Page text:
The top turned out beautifully, even if I had no idea what the inside would look like! Of course I christened the soap with pixie dust, a.k.a. iridescent glitter. My girls love how sparkly it is!

Somehow, like usual, the soap turned into soap and the result isn’t nearly as terrible as I expected. Just because it didn’t go as planned doesn’t mean it isn’t a work of art!

Pixie Dust

Look at the picturesque mountain sunset depicted here. This cut of Pixie Dust scented soap is beautiful! The colors in person are quite striking.

Pixie Dust

Here’s another view showing the bright colors and shimmer on top of Pixie Dust soap.

After using the wrong oils as well as using up the fragrance that gave the color and scent combo I imagined, I had to rethink my plans and try again. My second attempt at the Zebra Swirl technique turned out better, but still not quite as easy as I’d have liked. Even with my version of the slow moving recipe, the soap still traced faster than I wanted, and I was unable to get the very fluid pour that Amy had in her video. I had to tamp my mold down after some pours to get the soap to slide down the mat, and at times I had to use a spatula to push it down.

This second attempt is made with Blowing Bubbles fragrance oil. Inspired by the iridescent qualities of bubbles, I chose to color the soap with aqua, blue, purple, pink, and yellow. Like the first soap, I used yogurt as half of the liquid in this recipe as well.

Blowing Bubbles

The first 2 stripes of Blowing Bubbles being poured onto the mat. Thinner than my first attempt, but still not as fluid as I’d like.

Blowing Bubbles

The first set of stripes are complete, and the colors are quite striking!

Blowing Bubbles

Soap’s getting thicker. Uh oh again.

Blowing Bubbles

Getting to the end of the zebra stripes, and I’ve begun tamping the mold and scraping soap down the mat again.

Blowing Bubbles

I really look forward to topping soap with pretty colors!

Blowing Bubbles

Is there anything more fun in life than making pretty swirls on top of soap? Ok, yes. But it really is fun!

Once again, it was difficult to let that soap set up in the mold. I couldn’t wait to see how the inside turned out! It doesn’t look as clean as the examples, but it turned out pretty. I have yet to figure out how Vinvela got her colored stripes all on one side of the soap! Maybe my cutting mat was just too flexible? Or maybe I didn’t pour enough soap in the bottom of the mold first? I’m thinking I didn’t pour enough main batter soap behind the mat before I removed it from the mold, but I’m not certain. Any suggestions you might have are very welcome!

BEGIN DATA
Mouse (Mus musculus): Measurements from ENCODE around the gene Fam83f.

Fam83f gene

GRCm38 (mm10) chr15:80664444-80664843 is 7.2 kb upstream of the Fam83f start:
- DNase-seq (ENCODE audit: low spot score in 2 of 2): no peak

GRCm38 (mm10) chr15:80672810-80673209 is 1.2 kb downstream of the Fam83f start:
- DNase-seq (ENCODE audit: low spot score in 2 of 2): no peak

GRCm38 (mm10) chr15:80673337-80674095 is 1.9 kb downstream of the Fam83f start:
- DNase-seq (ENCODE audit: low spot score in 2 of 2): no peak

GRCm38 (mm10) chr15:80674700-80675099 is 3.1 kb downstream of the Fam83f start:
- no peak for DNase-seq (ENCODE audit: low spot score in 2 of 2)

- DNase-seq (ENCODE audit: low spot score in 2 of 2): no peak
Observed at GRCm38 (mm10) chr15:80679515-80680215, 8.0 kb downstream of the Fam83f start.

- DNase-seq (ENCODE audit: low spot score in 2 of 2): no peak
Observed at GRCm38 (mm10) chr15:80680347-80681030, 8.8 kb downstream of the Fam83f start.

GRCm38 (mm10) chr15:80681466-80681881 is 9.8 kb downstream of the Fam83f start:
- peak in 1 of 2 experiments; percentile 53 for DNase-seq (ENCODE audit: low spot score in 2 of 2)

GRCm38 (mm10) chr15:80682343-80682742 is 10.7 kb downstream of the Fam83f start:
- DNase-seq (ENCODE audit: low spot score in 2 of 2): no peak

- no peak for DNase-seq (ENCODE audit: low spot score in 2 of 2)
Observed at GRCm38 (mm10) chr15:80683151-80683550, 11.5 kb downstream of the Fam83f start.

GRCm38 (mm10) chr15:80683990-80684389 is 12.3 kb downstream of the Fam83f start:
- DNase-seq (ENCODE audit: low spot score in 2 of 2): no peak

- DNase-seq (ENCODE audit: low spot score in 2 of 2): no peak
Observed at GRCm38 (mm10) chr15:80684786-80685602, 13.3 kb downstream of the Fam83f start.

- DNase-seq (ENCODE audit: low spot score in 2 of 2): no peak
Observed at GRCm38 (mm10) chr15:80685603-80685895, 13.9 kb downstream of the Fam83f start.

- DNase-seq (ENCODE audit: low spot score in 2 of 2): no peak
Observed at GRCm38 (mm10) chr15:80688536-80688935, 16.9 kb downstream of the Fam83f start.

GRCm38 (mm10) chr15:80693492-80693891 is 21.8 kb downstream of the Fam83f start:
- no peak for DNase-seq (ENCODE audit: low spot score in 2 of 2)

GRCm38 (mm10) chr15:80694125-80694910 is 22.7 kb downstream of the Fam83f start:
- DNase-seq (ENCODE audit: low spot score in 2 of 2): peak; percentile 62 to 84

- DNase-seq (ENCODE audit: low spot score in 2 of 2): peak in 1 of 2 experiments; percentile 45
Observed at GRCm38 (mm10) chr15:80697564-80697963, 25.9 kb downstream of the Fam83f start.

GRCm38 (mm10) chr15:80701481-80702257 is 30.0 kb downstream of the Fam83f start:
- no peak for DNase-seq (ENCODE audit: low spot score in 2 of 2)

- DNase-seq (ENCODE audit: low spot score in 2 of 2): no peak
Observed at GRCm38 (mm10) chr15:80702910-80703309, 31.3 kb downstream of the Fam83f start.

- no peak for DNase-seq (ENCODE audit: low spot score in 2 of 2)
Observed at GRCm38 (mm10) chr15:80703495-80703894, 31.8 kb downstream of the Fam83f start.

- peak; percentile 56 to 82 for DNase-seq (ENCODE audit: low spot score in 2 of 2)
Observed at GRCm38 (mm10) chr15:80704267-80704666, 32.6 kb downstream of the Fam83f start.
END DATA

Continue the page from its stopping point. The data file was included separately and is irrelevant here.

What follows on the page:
Blowing Bubbles

Blowing Bubbles soap made with the Dandelion Zebra Swirl technique.

Blowing Bubbles Soap

Look, Ma! Two whales kissing! (I had no idea I could create such cool artwork in soap!)

All in all, this was a fun challenge again. I learned a lot, and I’ll keep trying to perfect this technique. I’m going to try some other slow moving recipes to see if I can get the correct consistency for this type of swirl. As usual, I’m really looking forward to seeing what everyone else created! Thanks for stopping by!

Stovetop Yogurt

My recent ventures into making soap with yogurt led me to make yogurt from scratch. Crock pot yogurt turned out ok, but me and my girls weren’t crazy about its texture and consistency. It was really runny, which was great for the soap I made, but not very appetizing.

So, of course, I had to try again. I like to do things at least until I do them well. Can’t help it. Perfectionist, anyone?

This time, I decided to go with the tried and true method of making yogurt on the stovetop, then incubating in the oven.

I started by heating half a gallon of milk in a heavy stainless steel pot. Once it hit 180 degrees, I put the whole pot in an ice bath in the sink until it came down to 120 degrees. That only took a couple of minutes. At that point, I whisked in 3 tablespoons of yogurt containing live active cultures. I also added in about a tablespoon of vanilla extract and about a third of a cup of sugar. (My girls also weren’t crazy about the plain yogurt I’d made in the crock pot; we all like it sweet.)

Next, I poured everything into glass jars, making a nice mess in the process. Typical of me.

Stovetop Yogurt Mess

How did I manage to make such a mess?!

Ready for the oven

Here’s the heated milk ready to be transformed into yogurt in the oven.

I preheated the oven to 200 degrees, turned it off, then placed the glass jars inside on a sturdy cookie sheet. I left the light on inside the oven to help maintain the warm environment, giving those little yogurt guys the perfect place to make themselves comfy and multiply. After 8 hours in there, I pulled out the jars. What a difference from the crock pot yogurt!

The whey had separated quite a bit throughout each of the jars.

Yogurt fresh from the oven

See how the whey was already separated, forming what looks like bubbles around the inside of the jars?

Pouring off the whey

Pouring off the whey

I could easily pour off the whey, leaving a thicker, creamier yogurt. I decided to strain half the batch just to see what difference it would make. I let it sit in a mesh strainer lined with coffee filters for just over half an hour, then I plopped it into the mixing bowl and whisked until it was smooth. The strained yogurt (aka Greek yogurt) is much thicker with a more concentrated tangy flavor. I can turn the jar upside down without spilling a drop! The unstrained yogurt is more fluid, but it’s definitely thicker than the crock pot yogurt (yay).

Yogurt success!

Yogurt success! Thick and creamy and delicious. Doesn’t this look like soap batter at trace?!

The triplets are loving this stovetop yogurt! They can’t get enough of it. And the baby drools when she sees us eating it! She’ll have her turn soon enough.

The triplets eating yogurt

Here are the triplets getting their first taste of the new yogurt. They love it! Notice that Chloe (on the left) has already spilled it on her pants? We’ll blame this one on mommy for letting them sit on the kitchen floor. We were all just so excited to try it! Who needs tables?

Homemade granola and yogurt

And I even made some homemade granola to go along with our homemade yogurt. YUM!

I’ll probably be making yogurt like this from now on. It really wasn’t that much harder than the crock pot method, and my whole family prefers the second result. But I won’t be making any soap with this stuff! It’s all gonna be gobbled up before I have the chance!